Belfast Telegraph

Friday 26 December 2014

Be realistic about Invest NI spending

It is inevitable that questions will be asked when government departments or their agencies spend large amounts of money on hospitality.

The inquiries will intensify at times of austerity when ordinary people are experiencing hardship in their own homes and want to be assured that public money is spent as wisely and efficiently as possible.

Such questions are right and proper and part of the democratic process, especially in an administration like that at Stormont which has no real opposition. The £500,000 bill run up by Invest NI for wining and dining corporate clients in the 2011/12 financial year will raise eyebrows.

Some people might wonder why the jobs creation body had to attend two big golf tournaments in America as well as the Irish Open at Portrush.

Quite simply they were attempting to cash in on the province's worldwide reputation as a golfing hotspot. The exploits of Rory McIlroy, Darren Clarke and Graeme McDowell have put the province firmly on the map.

While it is proper to explore what was spent and on whom, we also have to be realistic. Investors just don't roll up to Northern Ireland and say they want to start a business. We have to compete against other world economies – some with better incentives – and that means persuading, charming and forming relationships with potential investors. Invest NI, rightly, would be condemned if it was not maximising every opportunity to promote job creation opportunities here.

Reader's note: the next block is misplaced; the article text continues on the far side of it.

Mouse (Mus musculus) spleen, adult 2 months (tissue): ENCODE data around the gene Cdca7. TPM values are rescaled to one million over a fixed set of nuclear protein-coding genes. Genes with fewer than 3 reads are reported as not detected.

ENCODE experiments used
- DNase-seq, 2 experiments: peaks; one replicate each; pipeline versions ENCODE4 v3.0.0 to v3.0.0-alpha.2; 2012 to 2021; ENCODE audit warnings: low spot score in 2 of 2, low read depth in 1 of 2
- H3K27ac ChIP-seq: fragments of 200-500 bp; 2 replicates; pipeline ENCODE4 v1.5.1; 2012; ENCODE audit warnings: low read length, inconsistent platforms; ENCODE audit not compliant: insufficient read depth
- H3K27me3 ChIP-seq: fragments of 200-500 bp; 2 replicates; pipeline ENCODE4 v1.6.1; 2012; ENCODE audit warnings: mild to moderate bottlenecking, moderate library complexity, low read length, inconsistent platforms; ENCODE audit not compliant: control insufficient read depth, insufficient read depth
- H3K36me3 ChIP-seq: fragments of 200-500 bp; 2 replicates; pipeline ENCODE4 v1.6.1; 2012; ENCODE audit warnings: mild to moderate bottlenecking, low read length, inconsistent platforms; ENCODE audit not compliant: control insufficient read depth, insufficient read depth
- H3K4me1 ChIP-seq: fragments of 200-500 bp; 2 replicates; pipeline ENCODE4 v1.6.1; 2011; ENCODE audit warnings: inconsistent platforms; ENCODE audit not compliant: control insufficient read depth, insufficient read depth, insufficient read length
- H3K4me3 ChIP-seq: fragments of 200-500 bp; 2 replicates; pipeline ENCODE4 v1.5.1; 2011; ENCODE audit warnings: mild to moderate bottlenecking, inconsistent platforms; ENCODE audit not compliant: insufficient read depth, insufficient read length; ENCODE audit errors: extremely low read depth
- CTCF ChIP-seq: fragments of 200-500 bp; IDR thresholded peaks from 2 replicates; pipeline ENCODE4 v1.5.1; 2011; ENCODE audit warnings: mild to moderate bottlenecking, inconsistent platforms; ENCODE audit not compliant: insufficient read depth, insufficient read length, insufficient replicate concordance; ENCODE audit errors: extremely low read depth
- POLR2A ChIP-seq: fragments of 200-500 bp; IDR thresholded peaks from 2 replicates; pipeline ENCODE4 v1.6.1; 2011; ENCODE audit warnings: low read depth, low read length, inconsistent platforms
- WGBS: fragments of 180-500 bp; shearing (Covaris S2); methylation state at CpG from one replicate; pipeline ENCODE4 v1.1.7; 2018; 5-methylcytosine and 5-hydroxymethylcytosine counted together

At the same time Invest NI has to accept that its expenditure will be carefully scrutinised. It should be open with its accounts – always taking into account client confidentiality – and should not put obstacles in the way of legitimate inquiries. It is a question of balance. The public has to accept that Invest NI is in the business of getting business for Northern Ireland. If it does not attempt to woo investors, there are 150 other similar agencies more than willing to take its place at the hospitality table.

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